Reuters has an interesting perspective in an article from earlier today:
Since President Donald Trump’s election, monthly lectures on social justice at the 600-seat Gothic chapel of New York’s Union Theological Seminary have been filled to capacity with crowds three times what they usually draw.
In January, the 181-year-old Upper Manhattan graduate school, whose architecture evokes London’s Westminster Abbey, turned away about 1,000 people from a lecture on mass incarceration. In the nine years that Reverend Serene Jones has served as its president, she has never seen such crowds.
“The election of Trump has been a clarion call to progressives in the Protestant and Catholic churches in America to move out of a place of primarily professing progressive policies to really taking action,” she said.
Although not as powerful as the religious right, which has been credited with helping elect Republican presidents and boasts well-known leaders such as Christian Broadcasting Network founder Pat Robertson, the “religious left” is now slowly coming together as a force in U.S. politics.
This disparate group, traditionally seen as lacking clout, has been propelled into political activism by Trump’s policies on immigration, healthcare and social welfare, according to clergy members, activists and academics. A key test will be how well it will be able to translate its mobilization into votes in the 2018 midterm congressional elections.
“It’s one of the dirty little secrets of American politics that there has been a religious left all along and it just hasn’t done a good job of organizing,” said J. Patrick Hornbeck II, chairman of the theology department at Fordham University, a Jesuit school in New York.
“It has taken a crisis, or perceived crisis, like Trump’s election to cause folks on the religious left to really own their religion in the public square,” Hornbeck said….
Leaders of Faith in Public Life, a progressive policy group, were astounded when 300 clergy members turned out at a January rally at the U.S. Senate attempting to block confirmation of Trump’s attorney general nominee, Jeff Sessions, because of his history of controversial statements on race.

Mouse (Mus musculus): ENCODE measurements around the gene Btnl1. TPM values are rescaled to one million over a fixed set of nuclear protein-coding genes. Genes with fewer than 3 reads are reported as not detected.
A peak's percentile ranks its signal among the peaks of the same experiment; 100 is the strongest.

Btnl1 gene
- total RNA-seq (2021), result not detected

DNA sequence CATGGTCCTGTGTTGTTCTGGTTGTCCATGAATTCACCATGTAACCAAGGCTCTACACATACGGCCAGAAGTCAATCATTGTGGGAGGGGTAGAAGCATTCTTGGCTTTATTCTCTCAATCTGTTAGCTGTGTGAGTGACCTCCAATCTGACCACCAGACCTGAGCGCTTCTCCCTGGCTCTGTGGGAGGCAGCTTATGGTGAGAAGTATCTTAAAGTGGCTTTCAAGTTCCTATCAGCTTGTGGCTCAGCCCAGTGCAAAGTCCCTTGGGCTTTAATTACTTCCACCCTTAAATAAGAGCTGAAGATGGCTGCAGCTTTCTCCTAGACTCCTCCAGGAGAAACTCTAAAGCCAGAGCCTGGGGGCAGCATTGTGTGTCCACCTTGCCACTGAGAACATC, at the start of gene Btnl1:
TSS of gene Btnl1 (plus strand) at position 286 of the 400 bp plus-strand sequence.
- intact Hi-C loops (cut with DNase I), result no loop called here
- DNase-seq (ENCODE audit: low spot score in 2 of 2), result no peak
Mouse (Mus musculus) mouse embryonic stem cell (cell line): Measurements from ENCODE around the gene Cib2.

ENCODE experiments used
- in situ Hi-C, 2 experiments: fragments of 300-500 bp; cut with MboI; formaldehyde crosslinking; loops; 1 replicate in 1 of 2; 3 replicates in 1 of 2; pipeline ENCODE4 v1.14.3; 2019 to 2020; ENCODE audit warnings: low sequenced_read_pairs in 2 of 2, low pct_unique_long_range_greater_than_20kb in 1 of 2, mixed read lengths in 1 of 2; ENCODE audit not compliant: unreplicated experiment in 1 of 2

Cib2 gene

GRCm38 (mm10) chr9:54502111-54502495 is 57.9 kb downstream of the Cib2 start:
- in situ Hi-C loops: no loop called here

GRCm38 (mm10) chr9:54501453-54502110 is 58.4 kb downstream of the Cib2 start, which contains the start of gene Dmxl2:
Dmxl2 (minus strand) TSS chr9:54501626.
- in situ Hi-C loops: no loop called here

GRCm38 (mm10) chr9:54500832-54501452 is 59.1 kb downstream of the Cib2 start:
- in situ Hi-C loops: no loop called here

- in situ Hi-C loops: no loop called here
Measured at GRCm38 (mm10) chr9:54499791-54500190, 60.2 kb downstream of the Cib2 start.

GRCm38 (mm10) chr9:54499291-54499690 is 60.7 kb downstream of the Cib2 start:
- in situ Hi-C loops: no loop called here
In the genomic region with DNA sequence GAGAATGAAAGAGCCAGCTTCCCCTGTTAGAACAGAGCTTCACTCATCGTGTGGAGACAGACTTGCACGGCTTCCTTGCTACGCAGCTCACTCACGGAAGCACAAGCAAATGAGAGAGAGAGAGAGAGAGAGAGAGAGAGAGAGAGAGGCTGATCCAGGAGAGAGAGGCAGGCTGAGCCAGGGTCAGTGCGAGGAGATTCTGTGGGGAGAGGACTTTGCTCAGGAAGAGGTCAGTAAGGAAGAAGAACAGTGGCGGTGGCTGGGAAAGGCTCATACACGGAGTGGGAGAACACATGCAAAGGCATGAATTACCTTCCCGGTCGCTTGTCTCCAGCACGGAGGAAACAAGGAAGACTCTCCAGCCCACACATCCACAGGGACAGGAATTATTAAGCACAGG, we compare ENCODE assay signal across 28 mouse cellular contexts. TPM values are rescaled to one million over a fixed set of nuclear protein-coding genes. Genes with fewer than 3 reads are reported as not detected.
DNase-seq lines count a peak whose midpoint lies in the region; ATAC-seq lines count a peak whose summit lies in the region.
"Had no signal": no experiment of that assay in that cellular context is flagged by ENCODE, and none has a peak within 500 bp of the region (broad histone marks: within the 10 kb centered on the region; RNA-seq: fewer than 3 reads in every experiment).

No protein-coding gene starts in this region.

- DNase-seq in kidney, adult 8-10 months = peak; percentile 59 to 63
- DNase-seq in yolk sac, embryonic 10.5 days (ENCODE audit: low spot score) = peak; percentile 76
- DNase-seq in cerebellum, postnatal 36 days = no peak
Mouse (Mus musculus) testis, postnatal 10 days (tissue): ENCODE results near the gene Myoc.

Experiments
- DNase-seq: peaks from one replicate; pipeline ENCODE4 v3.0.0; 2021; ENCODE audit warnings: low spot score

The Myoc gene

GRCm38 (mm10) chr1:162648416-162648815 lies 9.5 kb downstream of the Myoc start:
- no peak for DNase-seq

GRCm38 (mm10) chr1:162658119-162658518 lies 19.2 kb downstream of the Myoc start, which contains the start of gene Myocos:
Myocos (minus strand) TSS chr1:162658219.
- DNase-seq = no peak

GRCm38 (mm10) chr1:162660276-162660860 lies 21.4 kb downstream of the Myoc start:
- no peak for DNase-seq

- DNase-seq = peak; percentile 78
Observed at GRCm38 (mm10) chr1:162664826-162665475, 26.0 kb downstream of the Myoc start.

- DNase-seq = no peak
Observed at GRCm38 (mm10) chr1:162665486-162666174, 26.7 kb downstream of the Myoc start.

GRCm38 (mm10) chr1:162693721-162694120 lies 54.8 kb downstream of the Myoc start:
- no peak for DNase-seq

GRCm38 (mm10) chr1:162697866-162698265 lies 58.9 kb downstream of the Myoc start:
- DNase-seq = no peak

“I’ve never seen hundreds of clergy turning up like that to oppose a Cabinet nominee,” said Reverend Jennifer Butler, the group’s chief executive.
The group on Wednesday convened a Capitol Hill rally of hundreds of pastors from as far away as Ohio, North Carolina and Texas to urge Congress to ensure that no people lose their health insurance as a result of a vote to repeal Obamacare.
Financial support is also picking up. Donations to the Christian activist group Sojourners have picked up by 30 percent since Trump’s election, the group said.
Of course, let’s not overstate the situation, the religious right is still all-pervasive in comparison, it seems. But there is hope in progressive religious people fighting the good fight. This is because content is not often the persuading factor in debates and conversations; more likely, it is who delivers the content that has a greater effect! We are not as rational as we might think we are. The article continues:
But the power potential of the “religious left” is not negligible. The “Moral Mondays” movement, launched in 2013 by the North Carolina NAACP’s Reverend William Barber, is credited with contributing to last year’s election defeat of Republican Governor Pat McCrory by Democrat Roy Cooper.
The new political climate is also spurring new alliances, with churches, synagogues and mosques speaking out against the recent spike in bias incidents, including threats against mosques and Jewish community centers.
The Sisterhood of Salaam Shalom, which encourages alliances between Jewish and Muslim women, has tripled its number of U.S. chapters to nearly 170 since November, said founder Sheryl Olitzky.